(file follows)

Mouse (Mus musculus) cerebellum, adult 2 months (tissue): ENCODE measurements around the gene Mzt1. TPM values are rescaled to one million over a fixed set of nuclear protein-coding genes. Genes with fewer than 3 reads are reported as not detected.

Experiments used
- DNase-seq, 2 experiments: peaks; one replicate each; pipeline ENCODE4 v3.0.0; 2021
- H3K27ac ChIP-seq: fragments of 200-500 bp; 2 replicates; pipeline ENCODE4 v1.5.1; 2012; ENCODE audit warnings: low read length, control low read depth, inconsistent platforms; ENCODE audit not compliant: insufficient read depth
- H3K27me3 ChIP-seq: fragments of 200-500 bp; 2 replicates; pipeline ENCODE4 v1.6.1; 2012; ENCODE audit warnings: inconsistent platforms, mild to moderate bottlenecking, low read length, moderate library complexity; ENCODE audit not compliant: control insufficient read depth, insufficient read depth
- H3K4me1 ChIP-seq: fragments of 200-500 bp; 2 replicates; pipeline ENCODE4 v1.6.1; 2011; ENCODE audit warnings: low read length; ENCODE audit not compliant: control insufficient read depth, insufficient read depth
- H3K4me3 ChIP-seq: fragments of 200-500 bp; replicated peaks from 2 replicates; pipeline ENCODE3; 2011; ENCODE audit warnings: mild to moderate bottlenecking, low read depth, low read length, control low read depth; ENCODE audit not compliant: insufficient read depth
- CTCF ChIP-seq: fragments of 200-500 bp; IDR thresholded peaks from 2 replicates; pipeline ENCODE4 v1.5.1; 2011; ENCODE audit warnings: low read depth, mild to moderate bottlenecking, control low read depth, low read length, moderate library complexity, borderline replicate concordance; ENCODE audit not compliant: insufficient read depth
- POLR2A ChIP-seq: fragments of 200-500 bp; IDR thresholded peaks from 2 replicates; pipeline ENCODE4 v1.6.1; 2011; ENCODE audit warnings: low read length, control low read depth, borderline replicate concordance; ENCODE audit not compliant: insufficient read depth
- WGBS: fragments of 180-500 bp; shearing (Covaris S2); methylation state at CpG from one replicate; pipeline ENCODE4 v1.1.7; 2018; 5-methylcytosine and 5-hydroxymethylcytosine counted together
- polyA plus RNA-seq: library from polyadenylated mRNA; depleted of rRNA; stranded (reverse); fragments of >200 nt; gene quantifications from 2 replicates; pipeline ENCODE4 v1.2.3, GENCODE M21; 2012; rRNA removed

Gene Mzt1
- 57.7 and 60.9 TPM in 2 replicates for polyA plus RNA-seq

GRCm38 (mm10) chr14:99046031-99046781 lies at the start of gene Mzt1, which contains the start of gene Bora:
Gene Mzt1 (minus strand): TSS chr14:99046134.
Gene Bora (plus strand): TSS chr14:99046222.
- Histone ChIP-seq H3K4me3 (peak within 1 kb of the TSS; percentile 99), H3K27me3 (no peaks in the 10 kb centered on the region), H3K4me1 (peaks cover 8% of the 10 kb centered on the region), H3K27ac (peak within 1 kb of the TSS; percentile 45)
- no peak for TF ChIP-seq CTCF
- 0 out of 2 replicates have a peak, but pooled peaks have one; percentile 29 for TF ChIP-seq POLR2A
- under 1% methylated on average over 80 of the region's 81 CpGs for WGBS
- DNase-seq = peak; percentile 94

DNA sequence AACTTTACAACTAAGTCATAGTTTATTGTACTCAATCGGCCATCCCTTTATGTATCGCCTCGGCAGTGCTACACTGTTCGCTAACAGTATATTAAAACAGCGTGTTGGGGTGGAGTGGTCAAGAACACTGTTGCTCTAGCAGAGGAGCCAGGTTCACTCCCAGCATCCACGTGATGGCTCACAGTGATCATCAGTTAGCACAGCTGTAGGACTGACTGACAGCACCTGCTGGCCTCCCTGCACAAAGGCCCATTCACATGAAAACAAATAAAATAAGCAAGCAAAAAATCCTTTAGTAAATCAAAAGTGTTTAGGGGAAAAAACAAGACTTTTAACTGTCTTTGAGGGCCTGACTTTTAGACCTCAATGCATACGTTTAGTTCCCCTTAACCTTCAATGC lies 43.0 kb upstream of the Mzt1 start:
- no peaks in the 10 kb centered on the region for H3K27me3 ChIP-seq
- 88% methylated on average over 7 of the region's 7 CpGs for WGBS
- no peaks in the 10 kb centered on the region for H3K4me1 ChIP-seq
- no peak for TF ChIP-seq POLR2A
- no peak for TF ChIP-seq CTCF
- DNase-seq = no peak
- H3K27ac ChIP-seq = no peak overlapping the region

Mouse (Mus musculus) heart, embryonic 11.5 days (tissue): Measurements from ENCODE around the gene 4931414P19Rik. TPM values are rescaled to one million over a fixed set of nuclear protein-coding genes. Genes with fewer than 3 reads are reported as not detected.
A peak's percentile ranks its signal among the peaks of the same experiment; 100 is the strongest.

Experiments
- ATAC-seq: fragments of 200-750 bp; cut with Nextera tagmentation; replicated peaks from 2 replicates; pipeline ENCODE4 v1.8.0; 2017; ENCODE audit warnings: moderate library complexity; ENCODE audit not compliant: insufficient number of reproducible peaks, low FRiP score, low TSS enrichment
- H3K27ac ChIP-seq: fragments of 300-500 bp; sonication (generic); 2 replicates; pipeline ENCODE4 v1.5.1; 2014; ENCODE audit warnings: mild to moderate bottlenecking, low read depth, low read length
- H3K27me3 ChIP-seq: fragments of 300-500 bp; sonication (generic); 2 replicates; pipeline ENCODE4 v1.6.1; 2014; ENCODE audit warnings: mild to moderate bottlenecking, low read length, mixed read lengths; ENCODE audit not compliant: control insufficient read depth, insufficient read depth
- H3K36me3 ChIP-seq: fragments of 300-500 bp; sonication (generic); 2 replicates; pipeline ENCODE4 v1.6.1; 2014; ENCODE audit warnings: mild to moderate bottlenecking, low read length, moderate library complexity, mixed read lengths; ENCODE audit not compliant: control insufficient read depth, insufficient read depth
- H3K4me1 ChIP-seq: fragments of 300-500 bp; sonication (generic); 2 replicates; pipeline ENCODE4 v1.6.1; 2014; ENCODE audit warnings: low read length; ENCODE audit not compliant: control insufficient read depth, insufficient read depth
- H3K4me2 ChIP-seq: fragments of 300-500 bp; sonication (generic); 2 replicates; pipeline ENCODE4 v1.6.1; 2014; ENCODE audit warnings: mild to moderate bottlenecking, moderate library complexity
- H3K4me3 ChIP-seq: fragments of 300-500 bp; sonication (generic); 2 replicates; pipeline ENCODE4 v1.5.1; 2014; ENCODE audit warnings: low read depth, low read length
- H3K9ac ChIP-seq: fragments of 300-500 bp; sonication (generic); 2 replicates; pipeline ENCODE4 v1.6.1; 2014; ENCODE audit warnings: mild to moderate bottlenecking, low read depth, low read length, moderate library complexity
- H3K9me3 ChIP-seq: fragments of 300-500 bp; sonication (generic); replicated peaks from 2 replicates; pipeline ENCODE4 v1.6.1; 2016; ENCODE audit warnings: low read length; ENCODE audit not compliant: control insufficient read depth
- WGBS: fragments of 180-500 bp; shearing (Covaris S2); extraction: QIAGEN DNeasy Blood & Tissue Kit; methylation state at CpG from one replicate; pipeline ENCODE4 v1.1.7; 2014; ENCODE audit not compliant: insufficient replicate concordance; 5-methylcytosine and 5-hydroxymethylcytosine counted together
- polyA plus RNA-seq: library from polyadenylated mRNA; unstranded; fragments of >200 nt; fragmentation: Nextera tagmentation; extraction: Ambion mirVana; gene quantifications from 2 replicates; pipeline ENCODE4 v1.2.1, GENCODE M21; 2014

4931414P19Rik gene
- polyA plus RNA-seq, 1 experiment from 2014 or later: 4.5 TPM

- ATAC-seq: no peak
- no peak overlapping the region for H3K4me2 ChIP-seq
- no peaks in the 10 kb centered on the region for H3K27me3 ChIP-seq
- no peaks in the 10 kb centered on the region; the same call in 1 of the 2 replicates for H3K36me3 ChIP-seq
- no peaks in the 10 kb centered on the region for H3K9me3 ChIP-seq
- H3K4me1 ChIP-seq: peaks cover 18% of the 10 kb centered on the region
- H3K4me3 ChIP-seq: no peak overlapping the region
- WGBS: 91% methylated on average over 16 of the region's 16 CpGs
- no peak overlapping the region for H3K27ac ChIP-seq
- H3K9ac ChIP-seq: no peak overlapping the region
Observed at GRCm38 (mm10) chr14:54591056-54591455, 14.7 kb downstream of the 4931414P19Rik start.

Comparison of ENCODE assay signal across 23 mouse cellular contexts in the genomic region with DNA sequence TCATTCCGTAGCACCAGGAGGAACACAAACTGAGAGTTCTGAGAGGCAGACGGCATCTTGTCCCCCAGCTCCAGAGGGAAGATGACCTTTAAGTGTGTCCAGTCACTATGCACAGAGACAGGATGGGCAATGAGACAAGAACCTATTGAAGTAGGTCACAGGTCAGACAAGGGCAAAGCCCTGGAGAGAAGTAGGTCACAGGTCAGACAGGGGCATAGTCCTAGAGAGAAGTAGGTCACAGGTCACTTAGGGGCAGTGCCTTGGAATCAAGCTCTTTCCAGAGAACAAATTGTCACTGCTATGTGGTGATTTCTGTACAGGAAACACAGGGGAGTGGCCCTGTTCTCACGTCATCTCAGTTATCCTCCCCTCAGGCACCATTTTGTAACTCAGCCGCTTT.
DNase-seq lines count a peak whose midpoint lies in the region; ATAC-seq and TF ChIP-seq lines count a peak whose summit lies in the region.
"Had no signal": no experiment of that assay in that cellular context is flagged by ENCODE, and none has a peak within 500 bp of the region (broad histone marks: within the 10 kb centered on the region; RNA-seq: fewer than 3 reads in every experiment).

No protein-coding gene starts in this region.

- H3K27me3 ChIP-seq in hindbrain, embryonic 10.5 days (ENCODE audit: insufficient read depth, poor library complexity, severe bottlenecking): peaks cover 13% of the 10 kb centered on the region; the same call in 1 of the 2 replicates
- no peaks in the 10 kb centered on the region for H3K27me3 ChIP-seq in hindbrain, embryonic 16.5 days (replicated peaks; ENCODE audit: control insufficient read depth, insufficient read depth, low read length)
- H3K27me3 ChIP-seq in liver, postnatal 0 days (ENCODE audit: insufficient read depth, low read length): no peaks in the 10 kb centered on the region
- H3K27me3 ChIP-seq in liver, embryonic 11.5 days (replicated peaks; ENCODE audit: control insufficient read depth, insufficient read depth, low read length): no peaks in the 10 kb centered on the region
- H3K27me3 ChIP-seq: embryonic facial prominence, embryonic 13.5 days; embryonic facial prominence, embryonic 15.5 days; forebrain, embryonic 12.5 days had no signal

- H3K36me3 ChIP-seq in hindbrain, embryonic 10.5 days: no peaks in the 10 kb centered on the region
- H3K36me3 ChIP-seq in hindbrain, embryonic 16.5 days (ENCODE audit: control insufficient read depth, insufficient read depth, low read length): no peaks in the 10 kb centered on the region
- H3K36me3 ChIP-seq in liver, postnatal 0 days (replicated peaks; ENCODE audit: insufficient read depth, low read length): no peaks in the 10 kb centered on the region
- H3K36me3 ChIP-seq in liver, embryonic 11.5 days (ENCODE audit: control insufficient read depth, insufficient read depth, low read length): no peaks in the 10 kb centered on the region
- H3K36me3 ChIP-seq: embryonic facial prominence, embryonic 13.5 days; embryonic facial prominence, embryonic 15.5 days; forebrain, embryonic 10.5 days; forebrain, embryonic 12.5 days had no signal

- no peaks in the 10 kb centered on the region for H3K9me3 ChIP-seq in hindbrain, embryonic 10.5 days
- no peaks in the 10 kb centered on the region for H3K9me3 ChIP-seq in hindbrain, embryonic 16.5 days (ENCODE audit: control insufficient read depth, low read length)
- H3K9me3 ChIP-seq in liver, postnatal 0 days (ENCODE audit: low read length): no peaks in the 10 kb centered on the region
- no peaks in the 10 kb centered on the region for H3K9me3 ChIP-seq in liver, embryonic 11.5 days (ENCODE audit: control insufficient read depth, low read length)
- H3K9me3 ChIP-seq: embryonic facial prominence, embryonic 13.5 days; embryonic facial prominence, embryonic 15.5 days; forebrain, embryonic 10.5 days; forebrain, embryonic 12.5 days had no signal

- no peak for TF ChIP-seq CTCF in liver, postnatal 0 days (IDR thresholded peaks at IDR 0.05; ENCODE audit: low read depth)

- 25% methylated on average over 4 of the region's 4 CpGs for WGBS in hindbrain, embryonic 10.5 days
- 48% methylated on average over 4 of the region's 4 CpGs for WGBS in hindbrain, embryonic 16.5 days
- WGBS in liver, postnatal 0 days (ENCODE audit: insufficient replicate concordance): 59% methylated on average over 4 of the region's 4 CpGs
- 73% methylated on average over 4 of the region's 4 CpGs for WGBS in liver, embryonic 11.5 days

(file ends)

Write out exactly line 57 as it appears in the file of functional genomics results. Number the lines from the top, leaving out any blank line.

Comparison of ENCODE assay signal across 23 mouse cellular contexts in the genomic region with DNA sequence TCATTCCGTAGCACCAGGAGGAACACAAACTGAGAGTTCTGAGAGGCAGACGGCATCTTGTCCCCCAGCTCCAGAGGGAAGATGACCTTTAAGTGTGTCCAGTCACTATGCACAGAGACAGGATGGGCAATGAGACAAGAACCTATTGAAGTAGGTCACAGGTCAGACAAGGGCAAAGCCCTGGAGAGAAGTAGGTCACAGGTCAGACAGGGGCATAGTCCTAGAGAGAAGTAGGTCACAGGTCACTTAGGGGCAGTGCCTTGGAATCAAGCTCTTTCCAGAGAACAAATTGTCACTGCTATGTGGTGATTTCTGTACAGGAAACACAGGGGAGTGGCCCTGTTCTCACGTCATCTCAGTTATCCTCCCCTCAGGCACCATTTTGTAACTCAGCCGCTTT.